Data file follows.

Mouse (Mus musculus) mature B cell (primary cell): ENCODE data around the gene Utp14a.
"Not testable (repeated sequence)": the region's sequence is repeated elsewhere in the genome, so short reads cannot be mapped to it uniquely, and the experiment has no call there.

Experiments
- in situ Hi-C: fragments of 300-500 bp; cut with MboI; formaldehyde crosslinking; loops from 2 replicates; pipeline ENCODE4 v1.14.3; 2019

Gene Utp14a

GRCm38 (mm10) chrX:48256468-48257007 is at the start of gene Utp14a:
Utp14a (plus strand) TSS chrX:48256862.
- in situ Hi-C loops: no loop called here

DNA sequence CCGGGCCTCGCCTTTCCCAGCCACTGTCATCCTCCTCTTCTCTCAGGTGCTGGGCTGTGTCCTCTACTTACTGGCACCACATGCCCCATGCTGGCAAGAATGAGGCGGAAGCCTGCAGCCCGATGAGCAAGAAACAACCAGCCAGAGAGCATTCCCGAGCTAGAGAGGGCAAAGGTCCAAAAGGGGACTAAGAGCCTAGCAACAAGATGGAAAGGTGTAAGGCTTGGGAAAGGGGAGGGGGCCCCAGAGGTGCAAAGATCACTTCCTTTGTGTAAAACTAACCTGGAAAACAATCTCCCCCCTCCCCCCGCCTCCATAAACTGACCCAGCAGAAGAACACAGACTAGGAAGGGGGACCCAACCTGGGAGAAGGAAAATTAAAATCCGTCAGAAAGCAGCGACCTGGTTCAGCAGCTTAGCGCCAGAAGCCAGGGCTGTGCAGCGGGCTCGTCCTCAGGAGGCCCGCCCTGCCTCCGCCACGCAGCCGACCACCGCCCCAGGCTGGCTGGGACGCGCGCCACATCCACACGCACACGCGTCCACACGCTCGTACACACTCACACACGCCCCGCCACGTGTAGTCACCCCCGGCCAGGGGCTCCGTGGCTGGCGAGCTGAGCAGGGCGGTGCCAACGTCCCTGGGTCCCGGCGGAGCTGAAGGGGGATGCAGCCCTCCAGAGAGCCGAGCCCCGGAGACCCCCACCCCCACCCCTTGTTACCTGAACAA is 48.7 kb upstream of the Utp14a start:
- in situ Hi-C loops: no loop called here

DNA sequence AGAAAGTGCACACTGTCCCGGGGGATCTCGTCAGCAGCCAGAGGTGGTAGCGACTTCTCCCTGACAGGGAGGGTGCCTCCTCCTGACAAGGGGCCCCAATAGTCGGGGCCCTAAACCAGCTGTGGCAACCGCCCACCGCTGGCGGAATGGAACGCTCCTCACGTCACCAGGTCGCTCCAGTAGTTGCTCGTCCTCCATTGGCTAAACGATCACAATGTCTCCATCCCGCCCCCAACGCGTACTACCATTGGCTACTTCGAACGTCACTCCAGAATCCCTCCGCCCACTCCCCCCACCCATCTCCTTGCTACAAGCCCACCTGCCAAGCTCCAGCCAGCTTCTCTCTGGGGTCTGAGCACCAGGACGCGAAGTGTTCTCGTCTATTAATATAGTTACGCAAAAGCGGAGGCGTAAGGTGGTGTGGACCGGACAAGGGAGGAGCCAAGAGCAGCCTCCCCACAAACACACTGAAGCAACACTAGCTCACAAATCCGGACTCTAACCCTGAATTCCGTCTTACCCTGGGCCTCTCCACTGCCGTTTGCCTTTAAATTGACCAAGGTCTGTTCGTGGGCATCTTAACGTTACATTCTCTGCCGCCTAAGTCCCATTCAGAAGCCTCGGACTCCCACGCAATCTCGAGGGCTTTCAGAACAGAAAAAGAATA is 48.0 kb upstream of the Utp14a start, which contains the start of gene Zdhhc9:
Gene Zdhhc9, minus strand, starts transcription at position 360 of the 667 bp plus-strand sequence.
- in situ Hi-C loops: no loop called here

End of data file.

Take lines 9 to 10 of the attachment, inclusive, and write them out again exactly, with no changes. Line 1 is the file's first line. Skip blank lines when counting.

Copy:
DNA sequence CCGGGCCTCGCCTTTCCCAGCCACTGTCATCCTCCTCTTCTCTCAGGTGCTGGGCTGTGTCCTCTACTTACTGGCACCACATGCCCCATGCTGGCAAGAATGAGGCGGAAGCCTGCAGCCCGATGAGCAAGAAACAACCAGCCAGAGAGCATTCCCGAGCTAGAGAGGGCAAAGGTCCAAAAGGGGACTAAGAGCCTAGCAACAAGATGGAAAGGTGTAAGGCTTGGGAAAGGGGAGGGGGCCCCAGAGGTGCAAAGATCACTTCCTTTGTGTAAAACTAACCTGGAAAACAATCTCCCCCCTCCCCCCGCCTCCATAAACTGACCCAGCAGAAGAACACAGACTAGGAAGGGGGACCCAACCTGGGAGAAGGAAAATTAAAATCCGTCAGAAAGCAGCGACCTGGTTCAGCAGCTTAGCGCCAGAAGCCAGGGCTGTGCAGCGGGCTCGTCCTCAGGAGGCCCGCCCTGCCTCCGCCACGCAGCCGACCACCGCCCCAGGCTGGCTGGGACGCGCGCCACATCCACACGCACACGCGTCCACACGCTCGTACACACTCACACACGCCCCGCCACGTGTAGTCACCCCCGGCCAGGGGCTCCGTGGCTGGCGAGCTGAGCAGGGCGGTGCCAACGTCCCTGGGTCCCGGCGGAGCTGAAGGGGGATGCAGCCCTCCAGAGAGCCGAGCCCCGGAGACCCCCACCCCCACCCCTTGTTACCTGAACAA is 48.7 kb upstream of the Utp14a start:
- in situ Hi-C loops: no loop called here